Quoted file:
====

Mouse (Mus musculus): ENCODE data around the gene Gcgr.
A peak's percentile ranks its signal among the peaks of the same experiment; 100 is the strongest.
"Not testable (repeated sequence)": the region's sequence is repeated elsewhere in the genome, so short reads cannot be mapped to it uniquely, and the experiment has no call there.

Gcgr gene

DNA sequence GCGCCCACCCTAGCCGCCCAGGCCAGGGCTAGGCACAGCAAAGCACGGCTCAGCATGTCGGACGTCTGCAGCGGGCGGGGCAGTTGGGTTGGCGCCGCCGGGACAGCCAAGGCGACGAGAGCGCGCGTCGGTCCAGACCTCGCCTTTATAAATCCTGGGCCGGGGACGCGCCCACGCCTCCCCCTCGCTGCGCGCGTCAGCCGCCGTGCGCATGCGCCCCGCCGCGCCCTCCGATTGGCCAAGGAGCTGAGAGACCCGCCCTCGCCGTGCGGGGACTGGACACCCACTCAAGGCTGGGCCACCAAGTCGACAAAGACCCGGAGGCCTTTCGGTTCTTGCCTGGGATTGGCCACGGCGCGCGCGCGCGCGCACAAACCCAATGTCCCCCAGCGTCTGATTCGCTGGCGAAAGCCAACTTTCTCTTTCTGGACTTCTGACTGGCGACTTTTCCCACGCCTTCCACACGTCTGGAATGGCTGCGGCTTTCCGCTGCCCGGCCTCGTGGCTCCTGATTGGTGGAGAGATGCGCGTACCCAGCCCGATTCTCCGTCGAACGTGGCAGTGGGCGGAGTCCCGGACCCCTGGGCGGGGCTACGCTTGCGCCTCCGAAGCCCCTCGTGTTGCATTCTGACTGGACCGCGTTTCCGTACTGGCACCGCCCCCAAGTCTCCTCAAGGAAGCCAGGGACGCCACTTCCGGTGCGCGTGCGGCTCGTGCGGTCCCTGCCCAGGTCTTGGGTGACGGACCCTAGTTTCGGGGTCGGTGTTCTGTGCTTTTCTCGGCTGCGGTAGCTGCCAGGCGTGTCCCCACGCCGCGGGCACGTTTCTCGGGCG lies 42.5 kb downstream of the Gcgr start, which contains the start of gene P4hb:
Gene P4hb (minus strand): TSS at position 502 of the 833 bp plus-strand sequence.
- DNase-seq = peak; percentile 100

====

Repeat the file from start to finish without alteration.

Mouse (Mus musculus): ENCODE data around the gene Gcgr.
A peak's percentile ranks its signal among the peaks of the same experiment; 100 is the strongest.
"Not testable (repeated sequence)": the region's sequence is repeated elsewhere in the genome, so short reads cannot be mapped to it uniquely, and the experiment has no call there.

Gcgr gene

DNA sequence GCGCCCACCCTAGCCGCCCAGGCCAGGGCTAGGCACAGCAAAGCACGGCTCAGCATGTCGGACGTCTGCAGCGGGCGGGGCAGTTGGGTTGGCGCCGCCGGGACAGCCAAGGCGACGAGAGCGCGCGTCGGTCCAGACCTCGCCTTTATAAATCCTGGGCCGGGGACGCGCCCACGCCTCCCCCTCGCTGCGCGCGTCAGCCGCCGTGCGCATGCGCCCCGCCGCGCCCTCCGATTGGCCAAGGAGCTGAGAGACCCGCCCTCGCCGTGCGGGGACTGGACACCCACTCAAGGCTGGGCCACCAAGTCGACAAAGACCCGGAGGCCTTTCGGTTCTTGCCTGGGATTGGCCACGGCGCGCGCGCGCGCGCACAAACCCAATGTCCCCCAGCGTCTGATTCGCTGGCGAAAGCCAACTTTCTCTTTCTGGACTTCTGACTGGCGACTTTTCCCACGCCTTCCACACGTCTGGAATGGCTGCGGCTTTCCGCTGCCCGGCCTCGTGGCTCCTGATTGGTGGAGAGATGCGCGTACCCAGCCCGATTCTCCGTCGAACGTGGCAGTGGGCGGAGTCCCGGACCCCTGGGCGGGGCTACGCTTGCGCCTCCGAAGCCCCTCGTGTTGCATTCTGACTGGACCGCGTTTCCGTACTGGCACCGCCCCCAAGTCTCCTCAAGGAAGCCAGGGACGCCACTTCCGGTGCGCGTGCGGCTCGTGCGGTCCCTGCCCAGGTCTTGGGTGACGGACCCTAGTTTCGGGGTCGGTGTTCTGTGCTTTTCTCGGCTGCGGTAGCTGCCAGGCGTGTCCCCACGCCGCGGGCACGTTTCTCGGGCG lies 42.5 kb downstream of the Gcgr start, which contains the start of gene P4hb:
Gene P4hb (minus strand): TSS at position 502 of the 833 bp plus-strand sequence.
- DNase-seq = peak; percentile 100